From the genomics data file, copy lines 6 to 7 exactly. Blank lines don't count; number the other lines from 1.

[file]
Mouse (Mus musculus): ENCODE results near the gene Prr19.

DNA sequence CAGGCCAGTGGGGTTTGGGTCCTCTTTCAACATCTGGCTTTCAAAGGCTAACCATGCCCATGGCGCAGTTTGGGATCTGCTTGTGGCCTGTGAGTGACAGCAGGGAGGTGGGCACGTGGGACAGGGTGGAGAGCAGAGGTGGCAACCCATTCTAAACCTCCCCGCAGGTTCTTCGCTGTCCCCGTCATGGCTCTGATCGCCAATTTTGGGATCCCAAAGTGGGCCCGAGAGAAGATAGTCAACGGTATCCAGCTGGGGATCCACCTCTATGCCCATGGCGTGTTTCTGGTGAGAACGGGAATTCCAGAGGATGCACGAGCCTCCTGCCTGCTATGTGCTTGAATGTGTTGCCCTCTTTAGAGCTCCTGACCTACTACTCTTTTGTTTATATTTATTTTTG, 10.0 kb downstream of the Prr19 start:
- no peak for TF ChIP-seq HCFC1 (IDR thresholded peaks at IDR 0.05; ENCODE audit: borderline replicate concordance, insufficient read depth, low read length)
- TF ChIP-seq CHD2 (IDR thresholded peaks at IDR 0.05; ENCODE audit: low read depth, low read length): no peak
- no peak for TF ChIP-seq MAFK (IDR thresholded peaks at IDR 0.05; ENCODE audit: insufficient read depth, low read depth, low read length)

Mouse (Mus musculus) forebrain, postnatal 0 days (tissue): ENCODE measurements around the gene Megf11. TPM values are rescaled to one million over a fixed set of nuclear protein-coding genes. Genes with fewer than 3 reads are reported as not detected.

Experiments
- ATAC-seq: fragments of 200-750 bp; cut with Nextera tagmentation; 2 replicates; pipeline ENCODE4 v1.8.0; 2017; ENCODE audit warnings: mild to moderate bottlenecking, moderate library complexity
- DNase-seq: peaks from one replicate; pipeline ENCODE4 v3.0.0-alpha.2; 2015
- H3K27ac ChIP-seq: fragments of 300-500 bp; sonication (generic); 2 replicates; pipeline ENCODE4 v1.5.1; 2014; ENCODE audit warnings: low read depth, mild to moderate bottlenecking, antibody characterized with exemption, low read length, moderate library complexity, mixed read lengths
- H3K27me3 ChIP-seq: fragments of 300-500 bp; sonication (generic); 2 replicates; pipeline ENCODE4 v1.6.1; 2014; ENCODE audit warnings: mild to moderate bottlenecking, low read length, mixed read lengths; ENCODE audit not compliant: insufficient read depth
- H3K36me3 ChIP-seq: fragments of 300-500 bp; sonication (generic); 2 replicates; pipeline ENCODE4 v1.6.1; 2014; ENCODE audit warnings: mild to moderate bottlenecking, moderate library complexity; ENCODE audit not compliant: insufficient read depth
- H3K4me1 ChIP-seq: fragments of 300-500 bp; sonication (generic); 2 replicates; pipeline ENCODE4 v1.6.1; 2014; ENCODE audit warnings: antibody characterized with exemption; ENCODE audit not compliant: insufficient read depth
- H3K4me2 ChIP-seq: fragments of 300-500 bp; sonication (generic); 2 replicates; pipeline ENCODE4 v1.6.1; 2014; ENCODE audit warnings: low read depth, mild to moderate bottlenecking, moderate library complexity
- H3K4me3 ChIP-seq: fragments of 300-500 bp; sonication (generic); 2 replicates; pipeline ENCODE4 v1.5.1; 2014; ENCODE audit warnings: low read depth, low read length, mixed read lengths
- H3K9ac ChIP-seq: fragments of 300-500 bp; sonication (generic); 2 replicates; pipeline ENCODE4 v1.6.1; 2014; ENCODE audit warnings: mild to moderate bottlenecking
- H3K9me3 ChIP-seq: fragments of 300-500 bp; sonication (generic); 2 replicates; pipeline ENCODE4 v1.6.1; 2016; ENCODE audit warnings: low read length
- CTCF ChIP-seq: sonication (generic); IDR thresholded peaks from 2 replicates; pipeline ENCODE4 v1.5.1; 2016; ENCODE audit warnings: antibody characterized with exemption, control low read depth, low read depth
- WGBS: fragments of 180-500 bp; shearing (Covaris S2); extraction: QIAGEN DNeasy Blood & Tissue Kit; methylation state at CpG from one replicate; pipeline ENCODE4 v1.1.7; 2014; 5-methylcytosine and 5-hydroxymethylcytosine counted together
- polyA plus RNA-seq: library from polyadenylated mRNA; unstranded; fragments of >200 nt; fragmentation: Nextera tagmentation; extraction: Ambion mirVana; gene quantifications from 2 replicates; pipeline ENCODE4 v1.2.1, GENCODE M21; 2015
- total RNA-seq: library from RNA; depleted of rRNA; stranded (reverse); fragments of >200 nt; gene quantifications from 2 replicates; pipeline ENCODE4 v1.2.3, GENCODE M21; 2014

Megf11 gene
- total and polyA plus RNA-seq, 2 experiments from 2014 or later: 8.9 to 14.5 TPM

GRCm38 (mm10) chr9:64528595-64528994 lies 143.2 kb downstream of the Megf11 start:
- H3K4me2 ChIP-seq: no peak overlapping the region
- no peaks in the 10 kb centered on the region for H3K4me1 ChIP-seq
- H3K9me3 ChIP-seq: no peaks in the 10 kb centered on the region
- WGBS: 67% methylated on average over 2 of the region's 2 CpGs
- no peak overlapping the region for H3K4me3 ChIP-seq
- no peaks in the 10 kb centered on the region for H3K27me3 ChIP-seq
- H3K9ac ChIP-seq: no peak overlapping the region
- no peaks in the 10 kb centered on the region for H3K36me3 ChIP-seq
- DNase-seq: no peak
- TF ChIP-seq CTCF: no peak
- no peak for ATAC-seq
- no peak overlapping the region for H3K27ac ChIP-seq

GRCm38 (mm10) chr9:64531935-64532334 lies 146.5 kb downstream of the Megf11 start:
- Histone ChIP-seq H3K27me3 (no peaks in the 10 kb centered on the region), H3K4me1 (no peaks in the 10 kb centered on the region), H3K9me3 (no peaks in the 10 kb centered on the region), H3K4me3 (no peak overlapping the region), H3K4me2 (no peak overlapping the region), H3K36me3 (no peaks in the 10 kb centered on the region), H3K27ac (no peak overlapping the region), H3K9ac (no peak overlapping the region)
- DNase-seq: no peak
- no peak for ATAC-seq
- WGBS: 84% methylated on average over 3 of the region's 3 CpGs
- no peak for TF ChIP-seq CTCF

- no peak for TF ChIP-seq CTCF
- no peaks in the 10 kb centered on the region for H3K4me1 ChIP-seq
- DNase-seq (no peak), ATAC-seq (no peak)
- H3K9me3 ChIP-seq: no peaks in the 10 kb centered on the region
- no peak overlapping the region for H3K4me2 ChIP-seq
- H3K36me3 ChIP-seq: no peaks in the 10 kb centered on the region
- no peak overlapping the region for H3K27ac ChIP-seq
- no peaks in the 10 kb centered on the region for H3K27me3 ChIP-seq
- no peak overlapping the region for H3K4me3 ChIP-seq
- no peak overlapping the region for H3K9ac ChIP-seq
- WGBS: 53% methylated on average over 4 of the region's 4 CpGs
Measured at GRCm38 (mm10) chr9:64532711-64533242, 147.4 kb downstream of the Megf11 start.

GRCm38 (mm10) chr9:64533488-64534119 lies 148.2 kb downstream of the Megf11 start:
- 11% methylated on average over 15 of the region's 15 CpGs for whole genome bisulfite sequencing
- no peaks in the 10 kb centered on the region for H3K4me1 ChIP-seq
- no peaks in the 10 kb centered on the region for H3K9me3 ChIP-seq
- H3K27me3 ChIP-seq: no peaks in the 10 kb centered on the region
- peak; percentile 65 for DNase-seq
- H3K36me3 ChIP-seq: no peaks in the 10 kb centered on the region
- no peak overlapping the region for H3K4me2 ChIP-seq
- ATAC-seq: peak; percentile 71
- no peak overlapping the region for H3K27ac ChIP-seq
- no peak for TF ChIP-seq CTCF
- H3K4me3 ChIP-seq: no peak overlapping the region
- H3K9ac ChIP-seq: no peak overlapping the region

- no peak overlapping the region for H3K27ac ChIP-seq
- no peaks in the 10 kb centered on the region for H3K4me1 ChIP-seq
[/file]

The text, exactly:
Mouse (Mus musculus) forebrain, postnatal 0 days (tissue): ENCODE measurements around the gene Megf11. TPM values are rescaled to one million over a fixed set of nuclear protein-coding genes. Genes with fewer than 3 reads are reported as not detected.

Experiments